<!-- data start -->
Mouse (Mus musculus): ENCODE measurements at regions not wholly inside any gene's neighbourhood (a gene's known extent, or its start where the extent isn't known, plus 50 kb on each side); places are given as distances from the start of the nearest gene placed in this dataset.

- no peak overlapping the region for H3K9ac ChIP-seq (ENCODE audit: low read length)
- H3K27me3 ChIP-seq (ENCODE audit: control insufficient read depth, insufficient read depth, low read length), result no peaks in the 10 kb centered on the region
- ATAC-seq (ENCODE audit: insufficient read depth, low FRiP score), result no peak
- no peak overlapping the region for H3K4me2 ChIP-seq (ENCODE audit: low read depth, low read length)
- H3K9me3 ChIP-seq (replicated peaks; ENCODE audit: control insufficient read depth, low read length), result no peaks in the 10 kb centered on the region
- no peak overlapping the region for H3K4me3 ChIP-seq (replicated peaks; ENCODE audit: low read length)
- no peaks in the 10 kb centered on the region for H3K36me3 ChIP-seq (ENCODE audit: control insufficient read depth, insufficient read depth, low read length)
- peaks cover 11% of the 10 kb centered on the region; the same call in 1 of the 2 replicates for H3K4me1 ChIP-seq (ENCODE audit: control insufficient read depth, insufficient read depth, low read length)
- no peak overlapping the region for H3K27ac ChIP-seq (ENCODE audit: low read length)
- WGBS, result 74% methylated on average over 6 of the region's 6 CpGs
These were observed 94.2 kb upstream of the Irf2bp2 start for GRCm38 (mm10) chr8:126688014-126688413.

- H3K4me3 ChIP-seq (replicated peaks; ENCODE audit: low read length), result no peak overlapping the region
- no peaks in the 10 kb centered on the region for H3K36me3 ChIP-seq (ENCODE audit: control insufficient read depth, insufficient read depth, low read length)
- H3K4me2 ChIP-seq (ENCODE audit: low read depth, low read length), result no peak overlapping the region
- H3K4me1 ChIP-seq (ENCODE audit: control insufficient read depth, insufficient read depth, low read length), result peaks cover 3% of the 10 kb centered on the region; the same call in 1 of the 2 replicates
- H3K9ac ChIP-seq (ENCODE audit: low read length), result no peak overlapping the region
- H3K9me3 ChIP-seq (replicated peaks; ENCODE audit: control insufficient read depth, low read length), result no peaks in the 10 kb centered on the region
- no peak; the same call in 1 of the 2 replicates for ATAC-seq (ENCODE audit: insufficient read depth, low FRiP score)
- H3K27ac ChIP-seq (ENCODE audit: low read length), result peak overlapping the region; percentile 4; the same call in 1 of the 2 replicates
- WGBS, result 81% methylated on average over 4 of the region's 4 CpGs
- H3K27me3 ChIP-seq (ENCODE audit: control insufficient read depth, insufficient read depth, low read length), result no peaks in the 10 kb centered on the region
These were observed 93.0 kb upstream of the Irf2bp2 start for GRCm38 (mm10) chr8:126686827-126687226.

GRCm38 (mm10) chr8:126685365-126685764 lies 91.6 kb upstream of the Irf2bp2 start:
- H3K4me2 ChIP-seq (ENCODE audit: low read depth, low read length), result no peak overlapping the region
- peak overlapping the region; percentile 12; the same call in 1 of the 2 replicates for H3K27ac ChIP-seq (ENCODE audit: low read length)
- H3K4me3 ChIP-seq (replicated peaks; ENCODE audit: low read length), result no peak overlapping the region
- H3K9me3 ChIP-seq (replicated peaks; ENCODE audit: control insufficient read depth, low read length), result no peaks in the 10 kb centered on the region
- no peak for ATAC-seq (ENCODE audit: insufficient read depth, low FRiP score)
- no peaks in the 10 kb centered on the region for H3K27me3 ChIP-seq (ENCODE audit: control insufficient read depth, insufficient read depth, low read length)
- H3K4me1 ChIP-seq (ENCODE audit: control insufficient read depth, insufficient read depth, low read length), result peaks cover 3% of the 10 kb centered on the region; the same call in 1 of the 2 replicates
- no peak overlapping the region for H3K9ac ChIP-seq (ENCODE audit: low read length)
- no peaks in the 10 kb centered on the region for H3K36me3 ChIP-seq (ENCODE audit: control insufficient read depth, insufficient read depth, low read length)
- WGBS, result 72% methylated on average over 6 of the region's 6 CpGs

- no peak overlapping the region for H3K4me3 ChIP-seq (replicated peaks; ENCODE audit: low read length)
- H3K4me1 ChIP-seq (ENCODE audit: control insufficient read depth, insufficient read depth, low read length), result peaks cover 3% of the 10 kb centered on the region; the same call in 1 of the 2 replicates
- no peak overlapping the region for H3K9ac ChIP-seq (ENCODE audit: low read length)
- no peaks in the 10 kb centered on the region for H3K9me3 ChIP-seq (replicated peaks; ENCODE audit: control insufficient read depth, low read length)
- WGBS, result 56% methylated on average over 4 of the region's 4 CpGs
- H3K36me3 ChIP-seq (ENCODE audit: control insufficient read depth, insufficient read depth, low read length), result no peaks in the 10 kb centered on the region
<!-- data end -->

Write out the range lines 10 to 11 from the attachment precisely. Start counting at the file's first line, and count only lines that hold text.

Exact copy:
- no peak overlapping the region for H3K27ac ChIP-seq (ENCODE audit: low read length)
- WGBS, result 74% methylated on average over 6 of the region's 6 CpGs